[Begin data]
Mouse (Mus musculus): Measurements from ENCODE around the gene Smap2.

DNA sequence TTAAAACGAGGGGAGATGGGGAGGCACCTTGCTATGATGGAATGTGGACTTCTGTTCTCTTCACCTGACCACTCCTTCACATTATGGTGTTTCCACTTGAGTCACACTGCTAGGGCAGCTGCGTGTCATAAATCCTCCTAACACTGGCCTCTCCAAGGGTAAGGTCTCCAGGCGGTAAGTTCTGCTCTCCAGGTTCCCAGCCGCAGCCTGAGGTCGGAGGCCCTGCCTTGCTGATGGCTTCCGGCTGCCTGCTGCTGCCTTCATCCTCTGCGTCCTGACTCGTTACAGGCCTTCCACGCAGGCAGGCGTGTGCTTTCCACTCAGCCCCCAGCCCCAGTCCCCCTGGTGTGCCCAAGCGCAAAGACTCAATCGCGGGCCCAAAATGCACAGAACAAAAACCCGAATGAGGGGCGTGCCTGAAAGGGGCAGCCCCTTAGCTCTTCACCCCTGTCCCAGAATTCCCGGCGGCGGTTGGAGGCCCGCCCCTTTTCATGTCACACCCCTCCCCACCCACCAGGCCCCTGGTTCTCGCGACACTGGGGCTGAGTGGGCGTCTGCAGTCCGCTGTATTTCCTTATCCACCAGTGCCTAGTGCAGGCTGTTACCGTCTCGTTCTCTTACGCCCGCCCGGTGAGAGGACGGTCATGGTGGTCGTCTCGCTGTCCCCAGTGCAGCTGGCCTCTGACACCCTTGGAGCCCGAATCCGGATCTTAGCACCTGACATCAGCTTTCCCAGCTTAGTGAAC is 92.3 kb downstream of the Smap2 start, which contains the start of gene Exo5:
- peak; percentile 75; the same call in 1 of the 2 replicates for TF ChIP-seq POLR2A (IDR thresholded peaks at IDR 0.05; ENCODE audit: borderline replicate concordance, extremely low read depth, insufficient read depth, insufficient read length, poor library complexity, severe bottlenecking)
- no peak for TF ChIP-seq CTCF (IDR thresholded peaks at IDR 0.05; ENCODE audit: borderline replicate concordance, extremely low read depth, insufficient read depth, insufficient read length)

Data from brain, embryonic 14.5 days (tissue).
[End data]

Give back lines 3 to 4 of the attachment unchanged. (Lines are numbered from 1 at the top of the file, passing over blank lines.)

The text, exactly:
- peak; percentile 75; the same call in 1 of the 2 replicates for TF ChIP-seq POLR2A (IDR thresholded peaks at IDR 0.05; ENCODE audit: borderline replicate concordance, extremely low read depth, insufficient read depth, insufficient read length, poor library complexity, severe bottlenecking)
- no peak for TF ChIP-seq CTCF (IDR thresholded peaks at IDR 0.05; ENCODE audit: borderline replicate concordance, extremely low read depth, insufficient read depth, insufficient read length)